Jack - * 1/2*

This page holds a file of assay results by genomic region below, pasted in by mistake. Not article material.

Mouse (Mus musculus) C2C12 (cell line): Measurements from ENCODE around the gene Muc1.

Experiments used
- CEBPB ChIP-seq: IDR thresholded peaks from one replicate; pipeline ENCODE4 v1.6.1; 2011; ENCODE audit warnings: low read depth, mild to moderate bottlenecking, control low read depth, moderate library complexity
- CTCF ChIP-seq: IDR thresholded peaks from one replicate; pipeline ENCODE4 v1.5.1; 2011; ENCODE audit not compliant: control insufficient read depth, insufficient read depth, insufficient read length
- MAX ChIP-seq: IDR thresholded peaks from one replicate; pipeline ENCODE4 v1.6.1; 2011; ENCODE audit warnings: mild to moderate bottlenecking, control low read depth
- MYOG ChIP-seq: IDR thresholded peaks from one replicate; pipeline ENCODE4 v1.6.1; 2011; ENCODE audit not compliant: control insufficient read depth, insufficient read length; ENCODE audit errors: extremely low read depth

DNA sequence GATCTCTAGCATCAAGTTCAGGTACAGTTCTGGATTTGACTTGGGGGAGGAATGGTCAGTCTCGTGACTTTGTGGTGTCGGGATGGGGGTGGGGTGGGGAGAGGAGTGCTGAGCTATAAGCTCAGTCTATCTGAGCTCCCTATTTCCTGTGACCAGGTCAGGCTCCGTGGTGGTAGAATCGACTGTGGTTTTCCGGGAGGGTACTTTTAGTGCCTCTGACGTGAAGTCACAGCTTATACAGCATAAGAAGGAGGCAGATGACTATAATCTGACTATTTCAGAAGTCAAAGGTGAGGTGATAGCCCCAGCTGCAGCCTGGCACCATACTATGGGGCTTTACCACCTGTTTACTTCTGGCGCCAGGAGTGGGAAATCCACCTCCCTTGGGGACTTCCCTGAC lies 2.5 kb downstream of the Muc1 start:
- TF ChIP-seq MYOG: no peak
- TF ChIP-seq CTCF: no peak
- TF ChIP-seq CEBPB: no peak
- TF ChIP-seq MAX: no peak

Don’t be fooled by the ads. Jack is not a happy-go-lucky comedy. It is definately a comedy-drama, and not a very good one. Jack Powell (Robin Williams) is the first son of Karen (Diane Lane) and Brian (Brian Kerwin). Jack is born with a heretofore unknown disease which causes him to age at four times the normal rate. For ten years, Jack’s parents keep him away from society. They hire a tutor, Lawrence Woodruff (Bill Cosby), to provide his education, and for the most part keep him housebound. As the story opens, the ten-year old Jack finally persuades his parents to let him enter public school. Most of the time, Jack gets bogged down in melodrama, with the adults on whether Jack will live past his childhood, and Jack innocently frollicking with the butterflies. All too often, director Francis Ford Coppola resorts to time-lapsed shots of clouds flying by overhead…hitting us over the head with the idea that time is passing fast for Jack. Come on, we got the premise when Robin Williams was introduced as a 10-year old. Jack gets even weaker, however, when it tries for comedy. The interactions of Jack and his 10-year old peers never ignite. For the most part they are simply reminiscent of the worst parts of Hook: the lost-boys scenes. Robin Williams never quite comes across as a child, but as an adult acting like a child. As for the children…their parts are written poorly. Only in movieland would an entire classroom move from fear and ignorace of the freak, to complete utter acceptance in the span of a day. The adults fare little better, from Bill Cosby’s tutor acting as if he wanted the role of Jack…to Fran Drescher as the sexpot mother of one of Jack’s new friends. The only role that almost has a chance at some depth is that of Jack’s schoolteacher, Miss Marquez (Jennifer Lopez). Yet, the film doesn’t take any chances, and never explores Jack’s feelings toward her, only providing a quickly quelled crush. The end result of this film is a melodramatic version of Big in which the kid can’t go back, and instead will die before his time. What a cheery comedy! Yet, the screenwriters never take advantage of the dramatic possibilities, instead stopping and light slapstick and sentiment. What a waste…

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